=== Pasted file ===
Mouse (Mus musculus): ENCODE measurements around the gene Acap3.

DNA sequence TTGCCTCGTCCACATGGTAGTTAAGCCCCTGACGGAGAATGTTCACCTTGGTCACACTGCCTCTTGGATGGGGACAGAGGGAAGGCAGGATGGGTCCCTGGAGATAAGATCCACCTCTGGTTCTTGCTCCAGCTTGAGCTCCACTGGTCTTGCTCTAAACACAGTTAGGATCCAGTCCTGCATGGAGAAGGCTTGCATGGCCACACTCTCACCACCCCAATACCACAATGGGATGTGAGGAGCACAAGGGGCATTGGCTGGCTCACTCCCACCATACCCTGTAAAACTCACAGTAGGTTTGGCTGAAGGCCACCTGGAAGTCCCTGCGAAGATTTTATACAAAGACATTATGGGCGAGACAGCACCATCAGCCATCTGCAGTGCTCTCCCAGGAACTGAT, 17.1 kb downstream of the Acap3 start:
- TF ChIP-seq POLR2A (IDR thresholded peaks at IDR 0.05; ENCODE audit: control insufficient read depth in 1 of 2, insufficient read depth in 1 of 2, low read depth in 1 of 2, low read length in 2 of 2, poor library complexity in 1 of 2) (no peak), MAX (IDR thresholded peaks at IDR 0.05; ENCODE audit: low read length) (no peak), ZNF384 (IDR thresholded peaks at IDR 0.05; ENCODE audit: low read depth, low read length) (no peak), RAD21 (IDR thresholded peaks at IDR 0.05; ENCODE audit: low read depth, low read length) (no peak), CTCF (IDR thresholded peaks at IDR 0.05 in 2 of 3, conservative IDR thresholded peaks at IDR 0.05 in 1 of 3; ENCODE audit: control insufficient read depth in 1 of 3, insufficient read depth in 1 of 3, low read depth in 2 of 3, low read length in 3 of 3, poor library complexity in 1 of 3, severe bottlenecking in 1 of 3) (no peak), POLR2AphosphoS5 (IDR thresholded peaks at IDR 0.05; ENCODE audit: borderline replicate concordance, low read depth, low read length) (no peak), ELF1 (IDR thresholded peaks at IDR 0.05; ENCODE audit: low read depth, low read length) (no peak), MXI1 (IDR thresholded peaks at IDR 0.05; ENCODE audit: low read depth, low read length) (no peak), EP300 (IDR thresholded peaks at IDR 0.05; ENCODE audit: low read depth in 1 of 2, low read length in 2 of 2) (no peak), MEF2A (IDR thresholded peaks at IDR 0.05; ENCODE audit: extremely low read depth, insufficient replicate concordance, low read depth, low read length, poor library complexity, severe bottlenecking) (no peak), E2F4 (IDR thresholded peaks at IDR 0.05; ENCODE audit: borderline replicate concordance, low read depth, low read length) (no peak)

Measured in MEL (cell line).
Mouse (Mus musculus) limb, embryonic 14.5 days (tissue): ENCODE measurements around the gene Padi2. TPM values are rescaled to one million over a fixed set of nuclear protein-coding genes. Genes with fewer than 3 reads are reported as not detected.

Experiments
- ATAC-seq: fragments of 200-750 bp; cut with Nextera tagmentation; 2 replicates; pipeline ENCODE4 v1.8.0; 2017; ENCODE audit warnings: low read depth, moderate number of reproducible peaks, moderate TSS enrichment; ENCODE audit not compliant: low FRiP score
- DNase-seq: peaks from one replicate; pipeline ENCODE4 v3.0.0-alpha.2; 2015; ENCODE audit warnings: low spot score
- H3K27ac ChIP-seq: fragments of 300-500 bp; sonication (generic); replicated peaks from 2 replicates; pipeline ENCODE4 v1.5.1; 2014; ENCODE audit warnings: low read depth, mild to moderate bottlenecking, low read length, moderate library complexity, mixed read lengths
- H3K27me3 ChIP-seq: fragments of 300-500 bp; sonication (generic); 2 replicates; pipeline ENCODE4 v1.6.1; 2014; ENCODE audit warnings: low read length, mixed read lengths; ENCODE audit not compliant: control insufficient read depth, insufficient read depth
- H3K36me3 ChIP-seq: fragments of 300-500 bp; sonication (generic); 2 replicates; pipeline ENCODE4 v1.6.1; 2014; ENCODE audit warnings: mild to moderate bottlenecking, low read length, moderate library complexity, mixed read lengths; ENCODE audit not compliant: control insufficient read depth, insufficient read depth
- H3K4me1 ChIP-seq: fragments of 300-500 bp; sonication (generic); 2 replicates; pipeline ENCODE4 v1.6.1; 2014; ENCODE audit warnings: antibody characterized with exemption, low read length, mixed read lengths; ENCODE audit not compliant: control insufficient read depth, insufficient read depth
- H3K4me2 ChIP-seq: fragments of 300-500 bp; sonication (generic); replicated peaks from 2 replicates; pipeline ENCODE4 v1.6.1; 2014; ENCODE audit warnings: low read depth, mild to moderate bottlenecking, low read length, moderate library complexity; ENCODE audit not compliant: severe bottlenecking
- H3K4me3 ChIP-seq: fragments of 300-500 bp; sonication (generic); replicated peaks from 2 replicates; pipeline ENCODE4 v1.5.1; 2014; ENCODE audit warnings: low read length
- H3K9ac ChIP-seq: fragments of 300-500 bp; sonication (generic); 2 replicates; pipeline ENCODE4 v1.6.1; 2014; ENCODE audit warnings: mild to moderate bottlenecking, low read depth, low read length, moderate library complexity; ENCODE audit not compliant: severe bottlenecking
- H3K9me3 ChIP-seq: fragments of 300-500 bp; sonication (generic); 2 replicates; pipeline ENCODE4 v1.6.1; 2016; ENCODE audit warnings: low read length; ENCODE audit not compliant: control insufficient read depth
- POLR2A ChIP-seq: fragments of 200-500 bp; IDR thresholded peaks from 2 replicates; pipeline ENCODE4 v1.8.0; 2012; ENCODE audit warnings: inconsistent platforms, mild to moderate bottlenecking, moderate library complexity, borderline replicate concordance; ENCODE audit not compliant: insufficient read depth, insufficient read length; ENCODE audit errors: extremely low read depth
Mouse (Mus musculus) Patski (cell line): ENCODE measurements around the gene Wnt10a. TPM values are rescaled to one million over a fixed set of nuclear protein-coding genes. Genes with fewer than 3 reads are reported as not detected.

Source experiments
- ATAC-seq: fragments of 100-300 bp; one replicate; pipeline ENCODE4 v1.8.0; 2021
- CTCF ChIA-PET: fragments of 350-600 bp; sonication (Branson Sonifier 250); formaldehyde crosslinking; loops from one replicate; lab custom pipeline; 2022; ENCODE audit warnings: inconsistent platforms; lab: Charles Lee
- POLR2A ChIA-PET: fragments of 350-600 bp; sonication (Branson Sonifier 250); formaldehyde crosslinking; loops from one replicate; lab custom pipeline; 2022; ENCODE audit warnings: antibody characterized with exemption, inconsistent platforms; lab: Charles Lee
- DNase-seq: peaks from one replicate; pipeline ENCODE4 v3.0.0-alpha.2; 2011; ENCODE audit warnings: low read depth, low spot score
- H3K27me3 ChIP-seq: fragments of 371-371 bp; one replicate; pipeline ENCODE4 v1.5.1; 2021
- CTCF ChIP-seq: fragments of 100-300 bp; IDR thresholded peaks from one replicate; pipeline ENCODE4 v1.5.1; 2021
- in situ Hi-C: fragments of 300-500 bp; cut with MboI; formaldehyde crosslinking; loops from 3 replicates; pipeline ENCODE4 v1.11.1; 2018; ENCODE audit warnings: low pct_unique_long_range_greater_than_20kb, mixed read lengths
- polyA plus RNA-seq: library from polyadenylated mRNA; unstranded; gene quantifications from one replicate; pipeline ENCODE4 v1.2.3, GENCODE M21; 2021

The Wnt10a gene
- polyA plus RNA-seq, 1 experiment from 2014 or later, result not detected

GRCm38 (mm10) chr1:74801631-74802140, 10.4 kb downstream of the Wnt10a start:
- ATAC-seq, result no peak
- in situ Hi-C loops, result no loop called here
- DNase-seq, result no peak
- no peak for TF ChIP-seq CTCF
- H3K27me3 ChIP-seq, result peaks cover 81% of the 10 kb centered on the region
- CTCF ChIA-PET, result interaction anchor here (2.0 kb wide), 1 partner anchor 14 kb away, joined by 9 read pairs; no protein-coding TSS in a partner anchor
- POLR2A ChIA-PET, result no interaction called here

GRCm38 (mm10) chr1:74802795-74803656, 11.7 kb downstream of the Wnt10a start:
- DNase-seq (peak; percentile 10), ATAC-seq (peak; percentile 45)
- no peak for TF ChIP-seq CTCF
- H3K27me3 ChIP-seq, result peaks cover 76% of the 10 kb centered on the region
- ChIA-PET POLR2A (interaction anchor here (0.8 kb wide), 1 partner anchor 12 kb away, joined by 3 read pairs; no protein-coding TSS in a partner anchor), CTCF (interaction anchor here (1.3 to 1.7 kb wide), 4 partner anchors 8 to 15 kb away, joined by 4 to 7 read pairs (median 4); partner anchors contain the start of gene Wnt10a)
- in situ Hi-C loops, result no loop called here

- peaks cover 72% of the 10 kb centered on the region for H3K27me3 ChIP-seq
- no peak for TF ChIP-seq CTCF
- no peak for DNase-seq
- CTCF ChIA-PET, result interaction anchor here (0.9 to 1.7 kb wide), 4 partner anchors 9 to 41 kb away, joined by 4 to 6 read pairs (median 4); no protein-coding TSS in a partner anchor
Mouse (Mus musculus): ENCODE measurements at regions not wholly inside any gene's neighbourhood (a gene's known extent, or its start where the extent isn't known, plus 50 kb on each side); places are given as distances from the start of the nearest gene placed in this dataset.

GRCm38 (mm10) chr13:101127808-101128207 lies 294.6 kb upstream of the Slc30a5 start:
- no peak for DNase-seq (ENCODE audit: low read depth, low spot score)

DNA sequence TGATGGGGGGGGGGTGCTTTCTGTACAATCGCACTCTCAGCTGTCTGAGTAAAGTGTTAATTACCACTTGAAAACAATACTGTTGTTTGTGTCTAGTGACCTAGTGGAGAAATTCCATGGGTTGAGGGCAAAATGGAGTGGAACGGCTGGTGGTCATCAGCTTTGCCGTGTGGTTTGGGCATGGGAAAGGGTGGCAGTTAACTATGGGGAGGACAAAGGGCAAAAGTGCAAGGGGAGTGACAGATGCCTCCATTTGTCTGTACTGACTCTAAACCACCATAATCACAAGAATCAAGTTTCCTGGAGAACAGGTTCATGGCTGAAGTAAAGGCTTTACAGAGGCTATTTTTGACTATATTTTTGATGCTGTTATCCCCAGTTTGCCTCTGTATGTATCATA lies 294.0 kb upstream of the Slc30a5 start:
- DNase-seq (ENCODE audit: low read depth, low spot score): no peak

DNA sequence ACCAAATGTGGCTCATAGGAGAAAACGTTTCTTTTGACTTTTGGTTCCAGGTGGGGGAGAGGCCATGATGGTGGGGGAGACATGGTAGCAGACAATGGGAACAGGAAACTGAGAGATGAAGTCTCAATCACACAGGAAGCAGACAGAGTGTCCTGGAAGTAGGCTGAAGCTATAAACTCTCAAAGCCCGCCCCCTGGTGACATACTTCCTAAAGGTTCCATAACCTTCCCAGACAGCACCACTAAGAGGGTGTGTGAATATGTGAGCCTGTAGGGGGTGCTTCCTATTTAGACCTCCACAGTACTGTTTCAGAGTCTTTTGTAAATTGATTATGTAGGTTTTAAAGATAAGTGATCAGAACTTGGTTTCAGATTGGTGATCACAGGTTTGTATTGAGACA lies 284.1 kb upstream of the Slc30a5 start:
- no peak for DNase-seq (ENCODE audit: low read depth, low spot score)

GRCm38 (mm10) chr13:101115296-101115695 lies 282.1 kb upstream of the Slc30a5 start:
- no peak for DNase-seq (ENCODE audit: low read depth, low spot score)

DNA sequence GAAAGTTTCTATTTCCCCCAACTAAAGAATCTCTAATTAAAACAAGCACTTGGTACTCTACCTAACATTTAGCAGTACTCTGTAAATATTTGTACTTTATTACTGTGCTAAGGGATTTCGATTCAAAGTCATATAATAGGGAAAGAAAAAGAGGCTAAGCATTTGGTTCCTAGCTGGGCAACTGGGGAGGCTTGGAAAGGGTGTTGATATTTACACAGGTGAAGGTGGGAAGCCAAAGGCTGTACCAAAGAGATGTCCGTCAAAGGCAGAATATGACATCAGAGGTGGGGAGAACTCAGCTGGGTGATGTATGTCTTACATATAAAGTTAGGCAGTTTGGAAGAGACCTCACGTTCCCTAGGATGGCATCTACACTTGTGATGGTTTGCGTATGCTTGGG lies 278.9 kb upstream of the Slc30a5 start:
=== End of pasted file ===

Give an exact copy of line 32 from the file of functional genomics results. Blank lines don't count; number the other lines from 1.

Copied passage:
- in situ Hi-C loops, result no loop called here